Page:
hugh_mannity 's Boobgate! linking post led to some fascinating (nauseating) reading for me this morning. I read the original post, then the "A Modest Proposal" rebuttal. I was interested by the men who responded with "but kicking a guy in the balls is not the equivalent of asking to feel up a girl's tits!" (uh, if you read both posts, that sentence will make sense).
For the literal-minded, then:
Understand, the intent of the original happening was innocent, and if it had been kept private, amongst friends, I wouldn't have a problem with it (as long as no-one asked me to join in). It was the airing of the event, the associated "omg, wonderful boobies!" writing, and the repeated self-justification that women started it, so it's all okay that sits ill with me. A private experience between friends is one thing, but a call for "touch teh boobies, it's great!" gives me the willies. Not to mention the self-satisfaction the author feels when a woman comes up to him and "timidly" asks if she's "good enough" to have her boobs groped. Argh.
Apparently, a lot of people felt the same way, a large number of them female.
But there was, of course, some objection to the "Modest Proposal" post (not much, though - I am very thankful for that, as it means most men get the satire). There was some feeling that the kick was too extreme, and that "the equivalent would be feeling men's crotches". The trouble with that suggestion is that most men would not be averse to having cute women asking to have a "quick rub" - in fact, my experience at the Cons of my youth was that most guys were begging for it without being asked. Aside from the issue that the man gets most of the pleasure in most cases (I don't know many -if any - women who get any particular pleasure from rubbing a random guy's crotch), it is not the physical act that is the equivalent, but the emotional objectification and degradation inherent in that act. Especially with the proposal that it should not be something just that circle of friends do, but that it should be expanded and made available to anyone, with those who wished to participate wearing buttons that say "yes you can".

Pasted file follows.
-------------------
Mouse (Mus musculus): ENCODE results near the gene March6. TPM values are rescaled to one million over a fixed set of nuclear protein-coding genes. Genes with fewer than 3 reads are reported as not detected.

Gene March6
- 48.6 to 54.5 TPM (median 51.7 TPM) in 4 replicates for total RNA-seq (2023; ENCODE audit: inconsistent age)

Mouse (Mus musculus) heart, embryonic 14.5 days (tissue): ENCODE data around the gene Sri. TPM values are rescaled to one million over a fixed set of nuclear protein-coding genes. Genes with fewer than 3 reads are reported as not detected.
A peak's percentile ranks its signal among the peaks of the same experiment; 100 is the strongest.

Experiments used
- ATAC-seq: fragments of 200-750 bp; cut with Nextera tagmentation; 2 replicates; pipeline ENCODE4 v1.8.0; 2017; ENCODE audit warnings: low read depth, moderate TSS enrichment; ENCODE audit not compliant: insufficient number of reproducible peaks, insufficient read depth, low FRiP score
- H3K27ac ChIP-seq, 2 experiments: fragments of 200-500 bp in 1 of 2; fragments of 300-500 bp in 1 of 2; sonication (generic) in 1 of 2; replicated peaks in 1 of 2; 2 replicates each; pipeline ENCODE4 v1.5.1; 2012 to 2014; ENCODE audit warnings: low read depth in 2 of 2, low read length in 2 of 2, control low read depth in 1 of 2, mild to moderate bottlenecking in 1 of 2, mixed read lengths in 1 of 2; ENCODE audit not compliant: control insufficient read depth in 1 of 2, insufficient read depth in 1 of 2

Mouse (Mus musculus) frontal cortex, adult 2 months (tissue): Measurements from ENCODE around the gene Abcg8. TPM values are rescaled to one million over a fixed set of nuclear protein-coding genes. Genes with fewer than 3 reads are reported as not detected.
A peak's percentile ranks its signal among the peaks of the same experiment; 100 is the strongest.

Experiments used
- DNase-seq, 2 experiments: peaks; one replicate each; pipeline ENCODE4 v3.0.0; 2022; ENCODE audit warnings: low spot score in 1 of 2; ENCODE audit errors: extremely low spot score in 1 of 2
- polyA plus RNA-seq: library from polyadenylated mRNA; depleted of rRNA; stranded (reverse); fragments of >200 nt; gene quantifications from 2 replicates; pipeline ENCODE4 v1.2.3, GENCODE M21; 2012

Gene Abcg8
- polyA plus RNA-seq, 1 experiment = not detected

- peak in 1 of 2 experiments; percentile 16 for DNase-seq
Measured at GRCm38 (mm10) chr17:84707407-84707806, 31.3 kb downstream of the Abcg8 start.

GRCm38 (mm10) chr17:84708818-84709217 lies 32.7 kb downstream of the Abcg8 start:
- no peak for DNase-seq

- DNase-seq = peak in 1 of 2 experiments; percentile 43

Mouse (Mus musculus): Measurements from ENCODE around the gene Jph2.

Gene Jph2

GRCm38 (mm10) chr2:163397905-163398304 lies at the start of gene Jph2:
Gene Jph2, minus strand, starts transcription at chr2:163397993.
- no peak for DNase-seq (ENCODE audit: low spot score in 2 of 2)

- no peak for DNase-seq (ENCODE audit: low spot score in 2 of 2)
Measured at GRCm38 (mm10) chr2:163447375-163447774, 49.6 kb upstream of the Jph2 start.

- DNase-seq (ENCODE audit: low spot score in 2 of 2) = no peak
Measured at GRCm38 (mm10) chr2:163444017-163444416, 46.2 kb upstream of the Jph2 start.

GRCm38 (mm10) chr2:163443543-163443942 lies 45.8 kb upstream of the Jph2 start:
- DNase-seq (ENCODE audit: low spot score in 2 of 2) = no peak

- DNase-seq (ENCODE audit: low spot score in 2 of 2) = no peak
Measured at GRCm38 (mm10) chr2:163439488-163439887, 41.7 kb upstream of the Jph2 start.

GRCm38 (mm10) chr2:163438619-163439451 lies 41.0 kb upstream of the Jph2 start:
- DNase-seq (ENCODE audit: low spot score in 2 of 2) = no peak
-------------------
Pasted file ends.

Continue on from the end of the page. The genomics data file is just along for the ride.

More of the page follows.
It's all very well to nobly say "and if someone asks, they have to take no for an answer", but precisely how long would it take for someone to just grab without asking, because the button "said it was okay!"? I used to get felt up on the bus; I wasn't wearing a button there. The issue for the women who disagree is that the default for a lot of men (not just creepy-seeming ones, either) is already "go ahead and touch". No asking, just copping a feel, whether the woman wants it or not. Those men don't understand, and will refuse to acknowledge "no", because they work from an assumption that men have a right to women's bodies.
(Less than 60 years ago, a woman could not sit alone anywhere in public without a man assuming that she would like his company. It was literally impossible for a woman to tell a strange man "I want to sit alone"; he would not comprehend such a statement. While we have changed that, there is still a hell of a lot of possessive behaviour from men exhibited today.)
We don't like this state of affairs. We also don't like being called "bitches" when we object to unwanted sexual propositioning. You want us to be free and comfortable with our bodies? Stop treating our bodies like they're your property.